A woman not afraid of snakes, doused a serpent with gasoline and set it ablaze. That's when the cold blooded animal took the fire to the woman's home. Was it revenge or just mere coincidence? Watch a video of the police call and the fire.

When asked by dispatch what the emergency was, the Texas woman answered, "We were trying to kill a snake with fire. It done caught the house. Yes, the house is on fire. Could you hurry up please?"

Instead of using gasoline and fire, what could the woman have used to expel the creature? A quick Google search of 'how to kill a snake' gave me just what I was looking for and more.

On snake-removal.com, the writer first explains why not all snakes should be killed.

Most snakes do not need to be killed. That is a hard concept for some of the persnickety homeowners out there, but it is the reality. Snakes are very beneficial to the environment, killing problematic rodents and keeping those populations in check. The majority of snakes on a property are not poisonous and pose no immediate danger to a pet or a child.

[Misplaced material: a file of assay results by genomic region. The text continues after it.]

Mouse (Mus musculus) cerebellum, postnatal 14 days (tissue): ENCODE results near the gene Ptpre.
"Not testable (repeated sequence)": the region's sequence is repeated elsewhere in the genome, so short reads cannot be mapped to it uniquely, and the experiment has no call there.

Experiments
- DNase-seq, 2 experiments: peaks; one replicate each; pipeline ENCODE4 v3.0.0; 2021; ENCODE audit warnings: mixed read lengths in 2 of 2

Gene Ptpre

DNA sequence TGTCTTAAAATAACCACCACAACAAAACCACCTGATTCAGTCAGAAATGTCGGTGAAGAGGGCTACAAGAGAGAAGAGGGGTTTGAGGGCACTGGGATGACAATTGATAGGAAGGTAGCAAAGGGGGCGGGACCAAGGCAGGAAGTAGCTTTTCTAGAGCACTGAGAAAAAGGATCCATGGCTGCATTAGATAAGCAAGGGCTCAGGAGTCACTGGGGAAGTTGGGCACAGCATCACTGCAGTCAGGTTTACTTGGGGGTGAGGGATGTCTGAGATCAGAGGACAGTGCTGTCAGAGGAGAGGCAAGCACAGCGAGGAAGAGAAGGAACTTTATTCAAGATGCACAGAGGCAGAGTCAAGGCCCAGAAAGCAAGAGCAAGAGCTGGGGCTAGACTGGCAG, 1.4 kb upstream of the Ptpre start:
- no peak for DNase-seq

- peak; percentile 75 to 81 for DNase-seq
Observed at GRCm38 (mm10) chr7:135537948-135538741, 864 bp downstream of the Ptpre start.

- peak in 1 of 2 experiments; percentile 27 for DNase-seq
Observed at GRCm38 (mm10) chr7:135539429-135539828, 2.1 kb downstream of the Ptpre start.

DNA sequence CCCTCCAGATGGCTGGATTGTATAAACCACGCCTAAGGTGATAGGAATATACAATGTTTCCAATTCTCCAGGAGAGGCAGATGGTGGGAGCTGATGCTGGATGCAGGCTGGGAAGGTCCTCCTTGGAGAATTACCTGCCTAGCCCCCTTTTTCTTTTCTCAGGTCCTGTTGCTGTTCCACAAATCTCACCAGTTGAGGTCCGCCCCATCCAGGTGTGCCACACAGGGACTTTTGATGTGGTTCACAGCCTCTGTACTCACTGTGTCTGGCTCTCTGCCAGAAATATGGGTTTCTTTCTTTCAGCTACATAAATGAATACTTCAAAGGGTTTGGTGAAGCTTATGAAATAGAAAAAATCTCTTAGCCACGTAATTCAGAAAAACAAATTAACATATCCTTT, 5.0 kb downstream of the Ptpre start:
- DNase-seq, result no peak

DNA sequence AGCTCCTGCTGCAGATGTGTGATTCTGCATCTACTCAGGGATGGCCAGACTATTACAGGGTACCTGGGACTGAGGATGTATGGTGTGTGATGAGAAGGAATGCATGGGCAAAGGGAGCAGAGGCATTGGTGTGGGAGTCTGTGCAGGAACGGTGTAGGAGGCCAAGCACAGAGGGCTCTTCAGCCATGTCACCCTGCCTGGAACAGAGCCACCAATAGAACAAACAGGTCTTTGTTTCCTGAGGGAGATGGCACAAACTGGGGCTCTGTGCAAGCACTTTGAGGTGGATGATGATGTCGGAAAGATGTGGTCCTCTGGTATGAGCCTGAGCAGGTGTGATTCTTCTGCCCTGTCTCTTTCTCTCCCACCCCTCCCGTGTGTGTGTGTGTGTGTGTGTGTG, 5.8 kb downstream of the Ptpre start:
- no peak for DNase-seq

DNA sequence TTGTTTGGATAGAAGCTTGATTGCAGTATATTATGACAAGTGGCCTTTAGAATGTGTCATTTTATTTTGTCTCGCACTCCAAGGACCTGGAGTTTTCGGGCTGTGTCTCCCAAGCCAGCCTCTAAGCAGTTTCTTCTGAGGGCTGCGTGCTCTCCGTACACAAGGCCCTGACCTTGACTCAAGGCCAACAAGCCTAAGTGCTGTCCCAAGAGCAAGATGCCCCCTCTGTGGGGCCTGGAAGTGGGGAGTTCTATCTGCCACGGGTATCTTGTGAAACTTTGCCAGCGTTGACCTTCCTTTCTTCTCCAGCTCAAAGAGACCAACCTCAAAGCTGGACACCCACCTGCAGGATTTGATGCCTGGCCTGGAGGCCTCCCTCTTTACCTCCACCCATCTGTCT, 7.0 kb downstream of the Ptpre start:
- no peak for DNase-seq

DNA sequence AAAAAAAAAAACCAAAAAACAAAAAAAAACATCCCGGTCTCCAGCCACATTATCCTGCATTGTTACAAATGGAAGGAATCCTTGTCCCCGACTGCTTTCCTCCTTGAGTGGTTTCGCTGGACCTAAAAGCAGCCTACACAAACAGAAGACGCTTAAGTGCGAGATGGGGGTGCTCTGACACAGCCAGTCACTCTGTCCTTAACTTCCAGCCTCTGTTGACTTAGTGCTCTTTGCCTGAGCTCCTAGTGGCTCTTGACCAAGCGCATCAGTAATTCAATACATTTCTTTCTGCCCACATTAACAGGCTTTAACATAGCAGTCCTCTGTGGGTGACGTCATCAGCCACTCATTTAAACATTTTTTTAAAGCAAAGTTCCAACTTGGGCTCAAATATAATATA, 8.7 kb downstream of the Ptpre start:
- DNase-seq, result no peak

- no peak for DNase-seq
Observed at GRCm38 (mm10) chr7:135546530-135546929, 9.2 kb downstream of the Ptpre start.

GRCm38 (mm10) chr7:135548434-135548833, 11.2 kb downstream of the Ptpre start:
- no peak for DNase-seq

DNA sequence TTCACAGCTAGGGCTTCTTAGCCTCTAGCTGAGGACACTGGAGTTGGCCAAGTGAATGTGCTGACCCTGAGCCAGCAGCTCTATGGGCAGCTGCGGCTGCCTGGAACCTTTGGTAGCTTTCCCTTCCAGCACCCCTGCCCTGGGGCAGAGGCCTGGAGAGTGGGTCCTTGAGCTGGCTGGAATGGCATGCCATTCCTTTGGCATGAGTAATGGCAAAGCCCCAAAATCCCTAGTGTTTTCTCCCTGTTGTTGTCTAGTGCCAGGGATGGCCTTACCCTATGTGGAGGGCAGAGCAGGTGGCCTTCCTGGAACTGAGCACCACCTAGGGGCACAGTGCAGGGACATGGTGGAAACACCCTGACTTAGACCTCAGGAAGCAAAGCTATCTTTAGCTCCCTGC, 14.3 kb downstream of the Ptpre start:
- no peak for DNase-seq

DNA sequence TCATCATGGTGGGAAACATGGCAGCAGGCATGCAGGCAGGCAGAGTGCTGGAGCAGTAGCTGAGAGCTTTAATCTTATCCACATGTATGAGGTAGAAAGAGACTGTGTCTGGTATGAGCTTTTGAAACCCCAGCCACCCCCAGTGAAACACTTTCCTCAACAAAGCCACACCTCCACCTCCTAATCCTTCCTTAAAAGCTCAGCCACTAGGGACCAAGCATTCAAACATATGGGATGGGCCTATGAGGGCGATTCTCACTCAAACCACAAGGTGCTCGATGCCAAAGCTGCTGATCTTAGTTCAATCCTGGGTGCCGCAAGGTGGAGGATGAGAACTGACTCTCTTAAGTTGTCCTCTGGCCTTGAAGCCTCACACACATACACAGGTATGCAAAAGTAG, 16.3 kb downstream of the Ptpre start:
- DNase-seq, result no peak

• A snake only strikes if given a reason - strikes occur when provoked.
  • Almost all snakes that people see are harmless, and of course, beneficial to have around.
  • Only a few venomous bites occur in the US per year - and all of them happen when people are attempting to kill or get rid of the snakes. Just leave 'em alone!
 Options for removing snakes:
  • Call a professional to have the snake removed
  • Catch the snake in a snake trap
  • Use snake repelant
  • Use a long shovel to guide the snake to another location
  • DO NOT try to step on
  • DO NOT use a mouse trap like killing device

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